Lower Eyre Peninsula entering harvest 2018/19

UNLOAD: Cowell grower Dylan Franklin delivers the first load of grain to Viterra's Tumby Bay silos. Photo: supplied

UNLOAD: Cowell grower Dylan Franklin delivers the first load of grain to Viterra's Tumby Bay silos. Photo: supplied

Lower Eyre Peninsula farmers have been busy windrowing and making the first deliveries of grain as the region enters into the 2018/19 harvest season.

Farmers have been busy preparing for harvest, which has the potential to be a bumper one for the region.

Carr’s Seeds agronomist Denis Pedler said last week a number of farmers in the area had started harvest, including around Wangary, Coulta, Kapinnie and Yallunda Flat.

“On Lower Eyre Peninsula over the last few weeks, farmers have been busy windrowing or desiccating canola and barley in preparation for harvesting these crops,” he said.

“Weather for the last half of October has been quite mild and favourable to ripen crops off slowly.”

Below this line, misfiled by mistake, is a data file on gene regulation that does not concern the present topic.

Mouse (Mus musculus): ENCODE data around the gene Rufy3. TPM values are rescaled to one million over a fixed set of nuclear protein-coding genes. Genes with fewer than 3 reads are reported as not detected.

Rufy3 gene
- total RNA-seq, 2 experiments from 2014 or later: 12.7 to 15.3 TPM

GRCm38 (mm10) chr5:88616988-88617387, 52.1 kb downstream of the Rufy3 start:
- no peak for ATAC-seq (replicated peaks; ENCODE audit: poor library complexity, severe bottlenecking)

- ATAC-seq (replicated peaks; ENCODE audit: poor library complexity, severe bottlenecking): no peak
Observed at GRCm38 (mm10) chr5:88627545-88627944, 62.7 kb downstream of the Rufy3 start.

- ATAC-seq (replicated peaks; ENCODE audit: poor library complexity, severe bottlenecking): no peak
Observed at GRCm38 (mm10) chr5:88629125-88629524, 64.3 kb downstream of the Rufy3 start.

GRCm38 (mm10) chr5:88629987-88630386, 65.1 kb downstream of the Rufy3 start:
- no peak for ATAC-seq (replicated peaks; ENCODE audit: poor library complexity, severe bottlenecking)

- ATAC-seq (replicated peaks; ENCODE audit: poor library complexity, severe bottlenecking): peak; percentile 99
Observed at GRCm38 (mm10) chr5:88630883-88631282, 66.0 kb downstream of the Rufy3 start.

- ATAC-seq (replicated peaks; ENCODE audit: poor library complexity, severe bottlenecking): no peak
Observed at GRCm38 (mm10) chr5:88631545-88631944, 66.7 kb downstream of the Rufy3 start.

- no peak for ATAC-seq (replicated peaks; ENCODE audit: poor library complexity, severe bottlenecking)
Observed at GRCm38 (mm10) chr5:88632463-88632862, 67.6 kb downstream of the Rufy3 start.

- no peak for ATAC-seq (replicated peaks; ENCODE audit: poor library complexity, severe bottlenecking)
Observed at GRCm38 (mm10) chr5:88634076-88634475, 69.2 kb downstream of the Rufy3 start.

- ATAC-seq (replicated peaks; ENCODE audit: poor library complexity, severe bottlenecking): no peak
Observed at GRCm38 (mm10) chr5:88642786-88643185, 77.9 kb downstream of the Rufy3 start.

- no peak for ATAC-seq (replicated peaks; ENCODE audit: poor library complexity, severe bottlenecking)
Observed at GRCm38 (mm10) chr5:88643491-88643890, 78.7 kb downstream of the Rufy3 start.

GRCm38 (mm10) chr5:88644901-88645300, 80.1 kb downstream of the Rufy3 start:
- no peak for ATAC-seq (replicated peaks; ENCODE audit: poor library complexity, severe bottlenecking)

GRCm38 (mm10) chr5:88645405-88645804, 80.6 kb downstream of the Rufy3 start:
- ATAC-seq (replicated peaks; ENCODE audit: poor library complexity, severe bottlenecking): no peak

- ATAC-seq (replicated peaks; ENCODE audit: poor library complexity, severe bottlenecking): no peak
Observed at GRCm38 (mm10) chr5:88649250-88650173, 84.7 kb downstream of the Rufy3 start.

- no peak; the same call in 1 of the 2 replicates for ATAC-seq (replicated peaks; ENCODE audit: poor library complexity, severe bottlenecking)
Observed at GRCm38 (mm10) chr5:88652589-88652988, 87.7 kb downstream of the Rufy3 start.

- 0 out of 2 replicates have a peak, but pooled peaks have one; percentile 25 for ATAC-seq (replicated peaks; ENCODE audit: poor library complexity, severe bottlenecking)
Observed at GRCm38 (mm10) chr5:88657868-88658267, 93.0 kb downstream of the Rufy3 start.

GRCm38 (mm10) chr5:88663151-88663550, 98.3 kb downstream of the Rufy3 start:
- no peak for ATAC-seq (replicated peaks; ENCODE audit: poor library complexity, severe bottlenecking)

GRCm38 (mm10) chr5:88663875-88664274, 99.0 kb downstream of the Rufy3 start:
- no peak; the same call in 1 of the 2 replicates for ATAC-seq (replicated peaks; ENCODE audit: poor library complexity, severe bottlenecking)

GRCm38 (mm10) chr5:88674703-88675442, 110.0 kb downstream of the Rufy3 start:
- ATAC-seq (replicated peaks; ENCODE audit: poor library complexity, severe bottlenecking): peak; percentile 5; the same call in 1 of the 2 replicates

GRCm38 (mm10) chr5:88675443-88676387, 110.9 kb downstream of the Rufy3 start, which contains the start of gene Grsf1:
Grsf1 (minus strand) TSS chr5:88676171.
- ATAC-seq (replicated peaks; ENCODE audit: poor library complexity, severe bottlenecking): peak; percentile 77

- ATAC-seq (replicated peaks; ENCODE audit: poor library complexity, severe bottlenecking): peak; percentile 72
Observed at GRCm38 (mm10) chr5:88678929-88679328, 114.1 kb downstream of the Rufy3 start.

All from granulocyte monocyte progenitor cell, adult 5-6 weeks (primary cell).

The Primary Industries and Regions SA Winter Crop Performance report for 2018/19 stated regular light rainfall has resulted in good crop and pasture growth, despite below average July rainfall.

The report, released in September, shows above average rainfall and slightly warmer than average temperatures in August provided excellent growing conditions for crops, which show average to above average yield potential.

Mr Pedler said there was plenty of positivity among farmers but there was still a lot to be done.

“Farmer sentiment is relatively positive with commodity prices and harvest starting, but farmers are realistic that this is a very busy time of the year with a lot of work in front of them,” he said.

Mr Pedler said leading up to harvest some growers did experience varying degrees of frost damage on wheat, barley and peas on Lower Eyre Peninsula, particularly between Tooligie and Karkoo and some areas of Brimpton Lake.

Viterra has started to receive grain from across the state with more than 54,000 tonnes delivered so far, more than 3150 tonnes coming from  the western region, the majority being barley with some wheat and peas.

The company’s operations manager for western region Nick Pratt said one of the Lower Eyre Peninsula’s first receivals was made at Tumby Bay on October 26, with Cummins and Lock experiencing their first receivals on October 29.

“Viterra is working closely with growers to ensure that our site operations meet growers’ needs,” he said.

Growers are encouraged to visit Viterra’s website for information on site opening hours and segregation.

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